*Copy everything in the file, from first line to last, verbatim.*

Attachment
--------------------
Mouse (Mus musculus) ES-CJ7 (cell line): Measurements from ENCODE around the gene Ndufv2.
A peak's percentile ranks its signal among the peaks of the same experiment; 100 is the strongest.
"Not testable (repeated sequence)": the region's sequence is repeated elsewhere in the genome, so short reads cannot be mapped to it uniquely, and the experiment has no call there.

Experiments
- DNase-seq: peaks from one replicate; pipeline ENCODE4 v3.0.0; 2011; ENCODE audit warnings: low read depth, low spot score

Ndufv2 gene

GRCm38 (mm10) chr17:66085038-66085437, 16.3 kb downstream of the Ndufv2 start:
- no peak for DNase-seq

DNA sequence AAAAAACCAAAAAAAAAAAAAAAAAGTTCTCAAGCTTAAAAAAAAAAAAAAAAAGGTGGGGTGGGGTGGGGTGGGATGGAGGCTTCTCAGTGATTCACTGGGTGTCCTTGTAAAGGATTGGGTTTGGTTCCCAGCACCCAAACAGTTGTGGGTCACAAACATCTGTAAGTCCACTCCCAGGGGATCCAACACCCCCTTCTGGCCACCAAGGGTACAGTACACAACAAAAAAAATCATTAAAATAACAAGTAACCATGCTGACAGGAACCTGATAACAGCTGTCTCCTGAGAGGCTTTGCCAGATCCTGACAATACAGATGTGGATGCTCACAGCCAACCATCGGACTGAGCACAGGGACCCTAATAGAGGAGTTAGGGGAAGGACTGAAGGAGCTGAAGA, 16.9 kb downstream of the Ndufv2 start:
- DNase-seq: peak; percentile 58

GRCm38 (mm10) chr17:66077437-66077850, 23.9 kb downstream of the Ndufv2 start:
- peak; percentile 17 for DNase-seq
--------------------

Mouse (Mus musculus) ES-CJ7 (cell line): Measurements from ENCODE around the gene Ndufv2.
A peak's percentile ranks its signal among the peaks of the same experiment; 100 is the strongest.
"Not testable (repeated sequence)": the region's sequence is repeated elsewhere in the genome, so short reads cannot be mapped to it uniquely, and the experiment has no call there.

Experiments
- DNase-seq: peaks from one replicate; pipeline ENCODE4 v3.0.0; 2011; ENCODE audit warnings: low read depth, low spot score

Ndufv2 gene

GRCm38 (mm10) chr17:66085038-66085437, 16.3 kb downstream of the Ndufv2 start:
- no peak for DNase-seq

DNA sequence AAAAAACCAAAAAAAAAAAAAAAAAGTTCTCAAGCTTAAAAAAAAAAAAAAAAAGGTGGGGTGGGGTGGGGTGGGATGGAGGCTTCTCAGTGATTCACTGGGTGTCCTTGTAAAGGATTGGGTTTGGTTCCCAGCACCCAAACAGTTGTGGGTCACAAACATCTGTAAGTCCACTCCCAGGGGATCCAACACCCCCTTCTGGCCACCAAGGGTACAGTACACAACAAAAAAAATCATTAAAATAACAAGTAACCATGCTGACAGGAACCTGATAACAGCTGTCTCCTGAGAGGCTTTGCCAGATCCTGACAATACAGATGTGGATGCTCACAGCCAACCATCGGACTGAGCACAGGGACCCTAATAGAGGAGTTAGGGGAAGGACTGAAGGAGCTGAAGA, 16.9 kb downstream of the Ndufv2 start:
- DNase-seq: peak; percentile 58

GRCm38 (mm10) chr17:66077437-66077850, 23.9 kb downstream of the Ndufv2 start:
- peak; percentile 17 for DNase-seq